Abstract: This study examines rates of potentially traumatic events and associated anxiety and emotional/behavioral difficulties among 1,258 orphaned and abandoned children in 5 low- and middle-income countries. The study quantifies the types of events the children experienced and demonstrates that anxiety and emotional/behavioral difficulties increase with additional exposure. As policies for orphaned and abandoned children are being implemented, this study helps policy makers and care providers recognize that (a) children and caregivers are willing to report experiences of potentially traumatic events, (b) those who report such events are at higher risk for experiencing additional events, (c) resulting symptomatology indicates a need for appropriate mental health services, and (d) boys are as vulnerable as girls, indicating an equal need for protection.
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Title: Prevalence and predictors of HIV-related stigma among institutional- and community-based caregivers of orphans and vulnerable children living in five less-wealthy countries
Authors: Lynne Messer, Brian Pence, Kathryn Whetten, Rachel Whetten, Nathan Thielman, Karen O’Donnell, Jan Ostermann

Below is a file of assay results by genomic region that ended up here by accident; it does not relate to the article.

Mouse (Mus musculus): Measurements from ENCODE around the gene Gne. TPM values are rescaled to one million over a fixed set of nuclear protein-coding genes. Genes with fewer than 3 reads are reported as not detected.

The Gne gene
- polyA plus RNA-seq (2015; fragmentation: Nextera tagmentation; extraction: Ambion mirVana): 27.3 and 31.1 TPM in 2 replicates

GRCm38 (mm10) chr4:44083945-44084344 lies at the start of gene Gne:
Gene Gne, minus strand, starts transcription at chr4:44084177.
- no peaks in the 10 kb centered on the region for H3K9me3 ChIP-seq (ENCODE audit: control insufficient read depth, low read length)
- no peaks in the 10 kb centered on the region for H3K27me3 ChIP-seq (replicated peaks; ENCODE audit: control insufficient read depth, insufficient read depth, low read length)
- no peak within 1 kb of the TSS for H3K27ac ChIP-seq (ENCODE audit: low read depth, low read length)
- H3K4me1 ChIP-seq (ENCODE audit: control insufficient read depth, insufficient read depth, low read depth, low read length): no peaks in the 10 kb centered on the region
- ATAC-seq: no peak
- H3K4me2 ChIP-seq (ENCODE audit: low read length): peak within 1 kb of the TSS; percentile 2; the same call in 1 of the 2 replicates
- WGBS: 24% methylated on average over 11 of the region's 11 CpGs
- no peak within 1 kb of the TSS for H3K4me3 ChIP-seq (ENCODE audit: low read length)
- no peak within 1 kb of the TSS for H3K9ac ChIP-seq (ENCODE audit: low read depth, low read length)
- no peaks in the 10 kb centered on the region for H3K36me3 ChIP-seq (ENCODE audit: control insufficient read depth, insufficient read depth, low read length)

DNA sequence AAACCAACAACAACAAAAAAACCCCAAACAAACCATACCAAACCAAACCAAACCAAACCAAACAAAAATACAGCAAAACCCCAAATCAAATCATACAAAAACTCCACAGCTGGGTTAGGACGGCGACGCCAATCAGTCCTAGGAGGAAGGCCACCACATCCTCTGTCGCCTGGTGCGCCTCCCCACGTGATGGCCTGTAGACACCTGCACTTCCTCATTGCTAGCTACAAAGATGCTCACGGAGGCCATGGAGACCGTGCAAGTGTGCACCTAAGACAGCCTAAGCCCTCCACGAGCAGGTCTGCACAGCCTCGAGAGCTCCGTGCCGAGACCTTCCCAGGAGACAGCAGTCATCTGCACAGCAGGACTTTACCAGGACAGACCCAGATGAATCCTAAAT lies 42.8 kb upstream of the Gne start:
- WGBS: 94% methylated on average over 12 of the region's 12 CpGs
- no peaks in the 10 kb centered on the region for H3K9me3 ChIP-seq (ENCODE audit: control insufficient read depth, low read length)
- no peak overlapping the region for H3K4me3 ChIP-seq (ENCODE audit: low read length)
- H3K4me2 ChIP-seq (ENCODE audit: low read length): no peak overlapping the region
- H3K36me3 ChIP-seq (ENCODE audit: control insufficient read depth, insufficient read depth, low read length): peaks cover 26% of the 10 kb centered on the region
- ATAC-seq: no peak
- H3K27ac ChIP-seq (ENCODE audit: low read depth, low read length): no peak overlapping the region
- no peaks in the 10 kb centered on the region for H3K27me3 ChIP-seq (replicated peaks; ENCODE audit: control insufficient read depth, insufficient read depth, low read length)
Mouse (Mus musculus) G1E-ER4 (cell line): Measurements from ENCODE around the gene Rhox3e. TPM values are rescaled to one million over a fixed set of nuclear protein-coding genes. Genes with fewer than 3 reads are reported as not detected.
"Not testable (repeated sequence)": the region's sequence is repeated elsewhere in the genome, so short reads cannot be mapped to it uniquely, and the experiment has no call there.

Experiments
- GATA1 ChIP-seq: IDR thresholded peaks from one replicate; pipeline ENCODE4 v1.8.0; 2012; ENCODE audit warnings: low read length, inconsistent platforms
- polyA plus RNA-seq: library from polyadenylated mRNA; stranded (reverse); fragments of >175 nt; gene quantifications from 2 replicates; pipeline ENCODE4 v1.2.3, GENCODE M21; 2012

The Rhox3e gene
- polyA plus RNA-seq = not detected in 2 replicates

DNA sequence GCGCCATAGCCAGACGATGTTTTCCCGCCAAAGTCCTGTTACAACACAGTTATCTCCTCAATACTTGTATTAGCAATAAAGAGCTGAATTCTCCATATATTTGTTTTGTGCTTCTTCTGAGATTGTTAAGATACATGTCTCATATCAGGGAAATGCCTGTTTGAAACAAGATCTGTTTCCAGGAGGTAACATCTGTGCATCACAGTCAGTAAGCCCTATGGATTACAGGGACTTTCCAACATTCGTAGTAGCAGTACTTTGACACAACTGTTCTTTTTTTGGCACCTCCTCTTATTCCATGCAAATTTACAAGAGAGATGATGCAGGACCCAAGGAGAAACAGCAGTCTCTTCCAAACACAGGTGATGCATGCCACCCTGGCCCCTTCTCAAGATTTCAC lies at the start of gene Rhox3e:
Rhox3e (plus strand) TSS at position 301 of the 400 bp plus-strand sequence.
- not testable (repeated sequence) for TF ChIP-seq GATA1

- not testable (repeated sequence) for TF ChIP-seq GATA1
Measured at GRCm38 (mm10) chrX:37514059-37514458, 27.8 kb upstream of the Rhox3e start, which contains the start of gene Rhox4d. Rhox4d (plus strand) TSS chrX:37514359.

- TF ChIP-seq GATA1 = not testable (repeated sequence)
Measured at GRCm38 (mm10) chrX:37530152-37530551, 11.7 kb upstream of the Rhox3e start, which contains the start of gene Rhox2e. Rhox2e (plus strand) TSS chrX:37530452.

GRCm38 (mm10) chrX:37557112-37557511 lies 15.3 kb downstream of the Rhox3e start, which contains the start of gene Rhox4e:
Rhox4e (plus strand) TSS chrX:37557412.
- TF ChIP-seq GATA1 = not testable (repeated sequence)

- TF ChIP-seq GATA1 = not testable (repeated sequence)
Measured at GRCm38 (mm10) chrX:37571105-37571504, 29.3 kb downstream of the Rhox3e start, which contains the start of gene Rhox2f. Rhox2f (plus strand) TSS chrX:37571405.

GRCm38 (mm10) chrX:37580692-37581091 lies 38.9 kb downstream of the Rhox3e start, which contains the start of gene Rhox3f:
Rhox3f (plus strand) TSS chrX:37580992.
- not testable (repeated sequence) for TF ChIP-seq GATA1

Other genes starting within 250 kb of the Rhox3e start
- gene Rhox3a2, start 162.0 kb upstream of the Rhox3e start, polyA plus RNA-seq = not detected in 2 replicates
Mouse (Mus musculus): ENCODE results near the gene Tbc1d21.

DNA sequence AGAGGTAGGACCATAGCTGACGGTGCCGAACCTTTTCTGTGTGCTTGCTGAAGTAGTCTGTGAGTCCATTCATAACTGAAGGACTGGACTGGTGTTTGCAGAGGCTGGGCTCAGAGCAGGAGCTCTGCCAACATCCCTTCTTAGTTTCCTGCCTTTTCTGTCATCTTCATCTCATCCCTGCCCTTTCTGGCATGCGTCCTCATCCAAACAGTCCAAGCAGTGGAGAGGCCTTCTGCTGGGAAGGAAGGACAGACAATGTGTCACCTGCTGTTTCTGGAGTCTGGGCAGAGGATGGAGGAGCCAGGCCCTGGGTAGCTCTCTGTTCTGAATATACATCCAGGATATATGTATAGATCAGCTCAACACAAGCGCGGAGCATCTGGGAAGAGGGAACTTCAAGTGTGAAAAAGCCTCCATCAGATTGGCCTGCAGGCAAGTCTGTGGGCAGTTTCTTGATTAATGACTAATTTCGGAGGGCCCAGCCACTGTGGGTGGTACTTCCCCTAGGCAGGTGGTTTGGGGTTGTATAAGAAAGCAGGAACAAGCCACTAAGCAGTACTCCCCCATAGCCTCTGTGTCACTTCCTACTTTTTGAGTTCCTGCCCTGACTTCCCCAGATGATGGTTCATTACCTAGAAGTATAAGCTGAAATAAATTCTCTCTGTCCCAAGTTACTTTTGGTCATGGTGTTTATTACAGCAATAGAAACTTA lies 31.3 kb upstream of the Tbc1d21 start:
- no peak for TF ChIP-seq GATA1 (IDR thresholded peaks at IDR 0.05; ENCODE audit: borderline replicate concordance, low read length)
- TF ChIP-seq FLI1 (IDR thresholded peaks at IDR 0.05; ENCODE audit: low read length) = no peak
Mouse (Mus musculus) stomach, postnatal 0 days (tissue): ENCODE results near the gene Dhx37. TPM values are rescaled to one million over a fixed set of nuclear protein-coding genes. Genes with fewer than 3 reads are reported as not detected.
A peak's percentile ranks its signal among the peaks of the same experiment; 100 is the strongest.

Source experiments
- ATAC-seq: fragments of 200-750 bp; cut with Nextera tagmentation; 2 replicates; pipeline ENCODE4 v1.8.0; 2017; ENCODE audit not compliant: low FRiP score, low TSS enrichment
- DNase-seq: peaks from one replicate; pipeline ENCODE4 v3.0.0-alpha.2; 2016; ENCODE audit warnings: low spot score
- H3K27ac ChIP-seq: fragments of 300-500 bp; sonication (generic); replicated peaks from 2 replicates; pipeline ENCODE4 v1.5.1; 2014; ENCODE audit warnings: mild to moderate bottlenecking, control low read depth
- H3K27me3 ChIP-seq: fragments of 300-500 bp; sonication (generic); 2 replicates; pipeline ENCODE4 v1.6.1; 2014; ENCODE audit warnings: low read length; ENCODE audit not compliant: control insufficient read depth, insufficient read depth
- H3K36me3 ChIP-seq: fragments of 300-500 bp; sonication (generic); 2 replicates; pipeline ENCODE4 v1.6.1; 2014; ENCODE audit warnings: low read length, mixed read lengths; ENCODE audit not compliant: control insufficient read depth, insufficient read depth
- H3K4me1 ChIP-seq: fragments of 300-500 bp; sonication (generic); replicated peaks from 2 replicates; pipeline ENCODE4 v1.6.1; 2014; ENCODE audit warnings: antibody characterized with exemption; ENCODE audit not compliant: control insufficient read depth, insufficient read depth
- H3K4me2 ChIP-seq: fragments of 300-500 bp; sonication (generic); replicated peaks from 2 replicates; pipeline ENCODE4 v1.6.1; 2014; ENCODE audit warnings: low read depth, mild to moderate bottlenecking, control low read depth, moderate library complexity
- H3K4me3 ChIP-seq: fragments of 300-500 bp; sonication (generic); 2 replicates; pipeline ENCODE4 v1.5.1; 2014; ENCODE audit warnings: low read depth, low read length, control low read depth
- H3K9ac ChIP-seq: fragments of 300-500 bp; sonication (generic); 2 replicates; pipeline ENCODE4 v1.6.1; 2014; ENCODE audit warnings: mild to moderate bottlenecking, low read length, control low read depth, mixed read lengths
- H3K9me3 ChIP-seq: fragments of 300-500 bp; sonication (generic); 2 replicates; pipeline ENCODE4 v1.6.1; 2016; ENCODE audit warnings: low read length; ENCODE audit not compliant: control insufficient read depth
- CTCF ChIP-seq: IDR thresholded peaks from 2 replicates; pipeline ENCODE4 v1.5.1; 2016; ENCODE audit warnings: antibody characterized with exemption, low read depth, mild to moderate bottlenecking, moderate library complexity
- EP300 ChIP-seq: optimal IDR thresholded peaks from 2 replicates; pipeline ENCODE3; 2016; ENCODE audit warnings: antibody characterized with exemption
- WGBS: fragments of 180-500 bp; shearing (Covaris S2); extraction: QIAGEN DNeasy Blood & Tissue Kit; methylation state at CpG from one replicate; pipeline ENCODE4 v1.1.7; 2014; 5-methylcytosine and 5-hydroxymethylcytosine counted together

In the face of the HIV/AIDS epidemic that has contributed to the dramatic increase in orphans and abandoned children (OAC) worldwide, caregiver attitudes about HIV, and HIV-related stigma, are two attributes that may affect caregiving. Little research has considered the relationship between caregiver attributes and caregiver-reported HIV-related stigma. In light of the paucity of this literature, this paper will describe HIV-related stigma among caregivers of OAC in five less wealthy nations.
Baseline data were collected between May 2006 through February 2008. The sample included 1,480 community-based and 192 institution-based caregivers. Characteristics of the community-based and institution-based caregivers are described using means and standard deviations for continuous variables or counts and percentages for categorical variables. We fit logistic regression models, both for the full sample and separately for community-based and institution-based caregivers, to explore predictors of acceptance of HIV.